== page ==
After several career changes it seems Mark Latham has found an appropriate home in the One Nation Party, writes Jacinta Coelho.
MARK LATHAM WAS RECENTLY appointed NSW Branch leader of One Nation with Pauline “it's okay to be white” Hanson. This move was somewhat surprising, but apparently Latham wasn't happy banging on his drum in the corner as a “journalist” and needs more attention. Or to be taken seriously as a politician after resigning from Labor's opposition leadership 14 years ago. He must make it in politics.
He has put forward that the appeal of the One Nation Party was to NOT being bound by political correctness:
“Neither of us is politically correct. Both of us speak our mind. That is a good thing. If pulling punches and being honest under political correctness is an issue we wouldn't have all the problems of public policy in NSW.”
The failures of NSW aren’t tied to political correctness. It was a series of incompetent political leaders including, but not limited to, ones that accept a $3,000 bottle of Penfolds wine without declaring it, closing down an entire nightlife economy and dubiously adding more motorways to “fix” the transport shambles Sydney has always been in. Oh, yeah, also installing an expensive and unnecessary when-is-it-ever-going-to-be-finished light rail. Together with sticking their heads in the sand by ignoring completely inflated and unsustainable property prices at the expense of younger generations.
What Latham means by being politically incorrect is that he's free to call black people “niggas” at his own will and come to the conclusion that the pay gap is simply a “choice” that women make to work fewer hours. What he means by being politically incorrect is simply being incorrect. Or coming to simple conclusions that suit him and his audience (if there is one) without fact-checking.
His policy ambition is to reduce immigration in Sydney and reduce electricity bills. These are not bad areas to focus on. Energy prices have risen by 75 per cent and there is no reasonable explanation for this, but given that we have a Federal Government with no real energy policy, it’s unlikely that Latham will uphold this promise from the State level. And yes, immigration is a problem when big cities don't have the infrastructure to deal with it. It’s not surprising that he has chosen to focus on reducing immigration, but it’s quite surprising he hasn’t focused on reducing feminists instead, given that he likes the idea of gender equality so much that any boy who vouches for equal opportunity for women automatically gets called “gay”.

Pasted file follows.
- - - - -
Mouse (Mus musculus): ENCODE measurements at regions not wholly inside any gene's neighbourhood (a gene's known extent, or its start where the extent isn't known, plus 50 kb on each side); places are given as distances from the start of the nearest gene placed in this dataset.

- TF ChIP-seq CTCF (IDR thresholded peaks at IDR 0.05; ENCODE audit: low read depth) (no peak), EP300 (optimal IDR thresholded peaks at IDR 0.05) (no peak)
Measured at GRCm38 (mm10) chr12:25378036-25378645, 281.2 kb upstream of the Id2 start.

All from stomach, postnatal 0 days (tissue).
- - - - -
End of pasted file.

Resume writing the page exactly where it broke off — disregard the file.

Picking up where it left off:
On a video for Rebel Media, he spent a substantial amount of time focusing on women (aka “femi-nutters” like Tracy Spicer) and he read an extract from her book which details how she was sexually harassed in Turkey whilst getting a massage. Spicer’s first natural response was to freeze, which is quite a common reaction to being sexually harassed. Latham ignorantly suggests that she “should have called out for help”. It’s Latham’s incorrectness and lazy ignorance that make him a perfect candidate for One Nation.
He believes that this will give NSW a third choice away from the traditional Liberal and Labor parties. It's certainly a choice.
Latham really wants to be seen and heard. This is something he has craved his whole career above all else. He has taken a while to find a party that he truly belongs to and it looks like One Nation is love at first sight. With his party shifting ways (including from Labor to media then Liberal Democrats, now One Nation) you’d be forgiven for thinking he’s having an identity crisis and an attention-seeking one, too. Whether he succeeds or not depends on who is listening to him. One thing is for sure — little Latham must be heard.
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